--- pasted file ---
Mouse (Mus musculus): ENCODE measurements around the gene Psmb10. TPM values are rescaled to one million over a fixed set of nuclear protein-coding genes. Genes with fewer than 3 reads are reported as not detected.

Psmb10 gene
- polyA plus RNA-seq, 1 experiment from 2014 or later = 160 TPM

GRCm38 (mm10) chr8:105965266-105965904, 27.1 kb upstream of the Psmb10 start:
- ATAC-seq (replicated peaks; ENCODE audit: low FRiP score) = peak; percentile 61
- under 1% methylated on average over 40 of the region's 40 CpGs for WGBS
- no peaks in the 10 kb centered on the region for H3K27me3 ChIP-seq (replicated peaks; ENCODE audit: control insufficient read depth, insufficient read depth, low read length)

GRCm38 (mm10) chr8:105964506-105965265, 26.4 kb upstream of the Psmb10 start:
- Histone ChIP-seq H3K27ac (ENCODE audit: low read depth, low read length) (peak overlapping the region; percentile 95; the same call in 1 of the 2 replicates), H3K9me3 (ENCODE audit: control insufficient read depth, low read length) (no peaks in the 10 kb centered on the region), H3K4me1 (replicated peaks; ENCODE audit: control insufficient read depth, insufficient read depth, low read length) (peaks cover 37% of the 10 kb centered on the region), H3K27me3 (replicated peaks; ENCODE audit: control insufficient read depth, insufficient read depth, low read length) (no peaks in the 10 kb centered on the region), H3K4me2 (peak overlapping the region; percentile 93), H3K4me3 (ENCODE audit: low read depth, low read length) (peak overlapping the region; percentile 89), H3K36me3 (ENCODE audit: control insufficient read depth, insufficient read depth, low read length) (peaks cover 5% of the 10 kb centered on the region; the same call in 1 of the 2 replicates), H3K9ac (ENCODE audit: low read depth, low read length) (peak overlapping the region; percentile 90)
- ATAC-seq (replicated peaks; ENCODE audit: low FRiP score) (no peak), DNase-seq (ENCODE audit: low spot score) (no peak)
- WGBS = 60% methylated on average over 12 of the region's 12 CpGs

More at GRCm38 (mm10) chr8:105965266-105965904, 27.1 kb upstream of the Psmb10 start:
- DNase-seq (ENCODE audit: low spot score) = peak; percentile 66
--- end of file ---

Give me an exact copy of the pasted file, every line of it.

Mouse (Mus musculus): ENCODE measurements around the gene Psmb10. TPM values are rescaled to one million over a fixed set of nuclear protein-coding genes. Genes with fewer than 3 reads are reported as not detected.

Psmb10 gene
- polyA plus RNA-seq, 1 experiment from 2014 or later = 160 TPM

GRCm38 (mm10) chr8:105965266-105965904, 27.1 kb upstream of the Psmb10 start:
- ATAC-seq (replicated peaks; ENCODE audit: low FRiP score) = peak; percentile 61
- under 1% methylated on average over 40 of the region's 40 CpGs for WGBS
- no peaks in the 10 kb centered on the region for H3K27me3 ChIP-seq (replicated peaks; ENCODE audit: control insufficient read depth, insufficient read depth, low read length)

GRCm38 (mm10) chr8:105964506-105965265, 26.4 kb upstream of the Psmb10 start:
- Histone ChIP-seq H3K27ac (ENCODE audit: low read depth, low read length) (peak overlapping the region; percentile 95; the same call in 1 of the 2 replicates), H3K9me3 (ENCODE audit: control insufficient read depth, low read length) (no peaks in the 10 kb centered on the region), H3K4me1 (replicated peaks; ENCODE audit: control insufficient read depth, insufficient read depth, low read length) (peaks cover 37% of the 10 kb centered on the region), H3K27me3 (replicated peaks; ENCODE audit: control insufficient read depth, insufficient read depth, low read length) (no peaks in the 10 kb centered on the region), H3K4me2 (peak overlapping the region; percentile 93), H3K4me3 (ENCODE audit: low read depth, low read length) (peak overlapping the region; percentile 89), H3K36me3 (ENCODE audit: control insufficient read depth, insufficient read depth, low read length) (peaks cover 5% of the 10 kb centered on the region; the same call in 1 of the 2 replicates), H3K9ac (ENCODE audit: low read depth, low read length) (peak overlapping the region; percentile 90)
- ATAC-seq (replicated peaks; ENCODE audit: low FRiP score) (no peak), DNase-seq (ENCODE audit: low spot score) (no peak)
- WGBS = 60% methylated on average over 12 of the region's 12 CpGs

More at GRCm38 (mm10) chr8:105965266-105965904, 27.1 kb upstream of the Psmb10 start:
- DNase-seq (ENCODE audit: low spot score) = peak; percentile 66